Local News

Mission Farm Mission continues to enhance its community space


By Curt Peterson

Lisa Ransom, vicar at The Church of Our Savior at Mission Farm since 2020, says the original mission for Mission Farm, expressed in 1895 when Elizabeth Wood Clement gifted the 180-acre property to the Episcopal Church, includes providing beneficial service to the community that is now Killington.

Historically, the farm has focused on the church, Ransom says, which, for 200 years, has had a maximum congregation of 10 people. Even now regular services attract 20, plus those who participate via Zoom. Now the Mission Farm board hopes to make the facility integral to the entire growing Killington community.

“This isn’t ‘Lisa’s idea’,” Ransom told the Mountain Times. “I’ve been invited into the Mission Farm community to take part in this ongoing celebration of its unique buildings and grounds.”

A proposed “Odeon”, an amphitheater to be built into the bank next to the impressive 128-year-old stone church, will be the epicenter of community involvement. Made of stone and designed to accommodate 10 participants close-up and “hundreds” spread out on the surrounding grass, the Odeon (which is Greek for “small space for singing”) will be constructed by professional drystone artists and volunteers starting this summer.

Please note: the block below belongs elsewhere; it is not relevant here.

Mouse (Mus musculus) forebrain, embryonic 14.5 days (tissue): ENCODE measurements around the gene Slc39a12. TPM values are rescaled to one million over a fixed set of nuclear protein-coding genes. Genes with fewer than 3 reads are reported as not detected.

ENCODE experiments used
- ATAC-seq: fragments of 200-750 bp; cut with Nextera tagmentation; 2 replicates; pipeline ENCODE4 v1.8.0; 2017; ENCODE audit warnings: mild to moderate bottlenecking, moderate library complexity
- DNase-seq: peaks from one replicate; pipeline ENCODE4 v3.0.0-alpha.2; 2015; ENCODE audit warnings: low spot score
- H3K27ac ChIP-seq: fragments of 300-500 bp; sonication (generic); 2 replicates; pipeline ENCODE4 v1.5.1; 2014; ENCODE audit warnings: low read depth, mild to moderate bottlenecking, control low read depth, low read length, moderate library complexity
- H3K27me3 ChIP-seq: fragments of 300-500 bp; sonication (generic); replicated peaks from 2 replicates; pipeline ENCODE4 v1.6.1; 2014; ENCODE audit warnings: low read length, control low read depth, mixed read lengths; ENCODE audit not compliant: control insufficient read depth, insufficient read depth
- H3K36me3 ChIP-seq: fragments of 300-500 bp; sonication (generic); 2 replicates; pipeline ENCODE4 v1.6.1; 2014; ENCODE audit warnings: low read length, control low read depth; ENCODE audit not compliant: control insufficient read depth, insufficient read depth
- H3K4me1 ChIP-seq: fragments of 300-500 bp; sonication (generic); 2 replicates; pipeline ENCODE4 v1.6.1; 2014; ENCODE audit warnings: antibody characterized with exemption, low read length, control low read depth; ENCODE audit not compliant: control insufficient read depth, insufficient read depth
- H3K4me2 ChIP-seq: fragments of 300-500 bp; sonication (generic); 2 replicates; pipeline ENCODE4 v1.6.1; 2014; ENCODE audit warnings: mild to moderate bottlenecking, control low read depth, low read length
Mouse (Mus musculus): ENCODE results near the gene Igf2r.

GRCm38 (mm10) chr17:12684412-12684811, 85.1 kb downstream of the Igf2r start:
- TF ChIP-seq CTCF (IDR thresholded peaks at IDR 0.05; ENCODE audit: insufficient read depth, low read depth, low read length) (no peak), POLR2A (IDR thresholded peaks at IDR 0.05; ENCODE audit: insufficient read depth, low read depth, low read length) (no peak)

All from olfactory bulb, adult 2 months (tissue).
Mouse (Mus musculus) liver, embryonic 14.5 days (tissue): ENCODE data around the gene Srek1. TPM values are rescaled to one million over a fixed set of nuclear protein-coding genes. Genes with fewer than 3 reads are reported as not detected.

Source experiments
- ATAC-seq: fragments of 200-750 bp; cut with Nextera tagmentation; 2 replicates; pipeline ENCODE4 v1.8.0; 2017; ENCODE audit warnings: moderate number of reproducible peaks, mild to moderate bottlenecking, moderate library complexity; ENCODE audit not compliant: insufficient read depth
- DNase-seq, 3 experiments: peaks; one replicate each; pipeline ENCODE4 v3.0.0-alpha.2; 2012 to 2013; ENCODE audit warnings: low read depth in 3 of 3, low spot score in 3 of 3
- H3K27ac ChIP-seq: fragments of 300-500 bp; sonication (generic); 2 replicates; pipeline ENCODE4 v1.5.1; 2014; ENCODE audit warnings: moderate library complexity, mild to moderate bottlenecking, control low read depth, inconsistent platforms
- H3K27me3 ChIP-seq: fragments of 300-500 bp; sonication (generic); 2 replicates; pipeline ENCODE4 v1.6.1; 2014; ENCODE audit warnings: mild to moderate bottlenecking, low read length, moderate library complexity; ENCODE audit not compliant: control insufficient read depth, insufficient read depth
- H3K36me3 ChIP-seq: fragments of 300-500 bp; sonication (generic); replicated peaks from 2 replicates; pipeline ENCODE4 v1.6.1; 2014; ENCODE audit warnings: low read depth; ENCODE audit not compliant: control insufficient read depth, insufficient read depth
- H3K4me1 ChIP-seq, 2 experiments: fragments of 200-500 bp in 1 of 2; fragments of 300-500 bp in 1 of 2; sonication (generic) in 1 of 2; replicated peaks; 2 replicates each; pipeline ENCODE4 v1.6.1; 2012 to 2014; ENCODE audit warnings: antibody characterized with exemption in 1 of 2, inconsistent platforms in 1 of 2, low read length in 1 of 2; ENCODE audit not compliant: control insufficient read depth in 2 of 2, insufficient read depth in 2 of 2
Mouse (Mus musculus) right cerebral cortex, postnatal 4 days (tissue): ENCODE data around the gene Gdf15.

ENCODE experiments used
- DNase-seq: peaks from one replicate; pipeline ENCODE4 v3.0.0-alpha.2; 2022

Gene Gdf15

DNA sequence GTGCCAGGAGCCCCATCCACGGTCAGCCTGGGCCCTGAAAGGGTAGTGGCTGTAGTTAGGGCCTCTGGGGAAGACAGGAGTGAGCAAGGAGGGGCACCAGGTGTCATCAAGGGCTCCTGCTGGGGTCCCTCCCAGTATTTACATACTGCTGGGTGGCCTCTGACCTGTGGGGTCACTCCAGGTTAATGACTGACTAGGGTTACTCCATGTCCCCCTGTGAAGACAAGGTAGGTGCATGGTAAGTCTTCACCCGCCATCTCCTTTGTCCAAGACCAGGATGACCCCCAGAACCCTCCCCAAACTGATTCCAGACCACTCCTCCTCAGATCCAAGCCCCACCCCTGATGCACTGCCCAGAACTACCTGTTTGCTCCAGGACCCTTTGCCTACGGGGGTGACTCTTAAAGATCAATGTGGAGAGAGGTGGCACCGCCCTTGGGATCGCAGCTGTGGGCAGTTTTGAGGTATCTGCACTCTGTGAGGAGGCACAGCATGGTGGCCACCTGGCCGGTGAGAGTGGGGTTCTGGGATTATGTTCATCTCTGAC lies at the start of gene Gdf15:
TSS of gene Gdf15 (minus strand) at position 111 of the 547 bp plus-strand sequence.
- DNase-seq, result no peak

“It will be a public space that will concentrate the earth’s energy into a light-capturing atmosphere and host gatherings for performances and ceremonies,” Ransom said. “A seating arrangement of granite slabs, their surfaces speckled with iridescent mica. A welcoming presence to all who seek community gathering and wilderness solitude.”

All the permits are in place and all that’s needed is financing.

Ransom described the project to the Killington Planning Commission on May 18. Their reaction was very positive. Planner Lisa Davis suggested various grants that might be available and thought the installation might be well included in the new Town Plan.

Ransom was planning to make the same presentation to the Recreation Commission as well.

The popular vicar gives local dry stone wall contractor and artist Dan Snow credit for much of the design.

The renovated former bakery is another community-focused project, which will ultimately house a commercial kitchen for use by entrepreneurs, groups and non-profits. Ransom says there are already applications for use from folks who want to make cheese and bagels during rented time. 

“We haven’t decided what the usage fees will be, but there will be a requirement that users provide some kind of community benefit,” she said.

Vicar Ransom and her husband moved to Killington from Waterbury, where they built, operated and ultimately sold Grow Compost, a successful food waste composting business. 

She was born in Colorado and graduated from Yale Divinity School in 1984.

“My first recollection Mission Farm? When traveling Route 4 with my father in the 1960s, I spied an incongruous sight – a flash of white on the other side of a green valley. As quickly as it appeared, it was gone, but the memory of the little stone church was fixed in my teenage mind,” Ransom said wistfully. 

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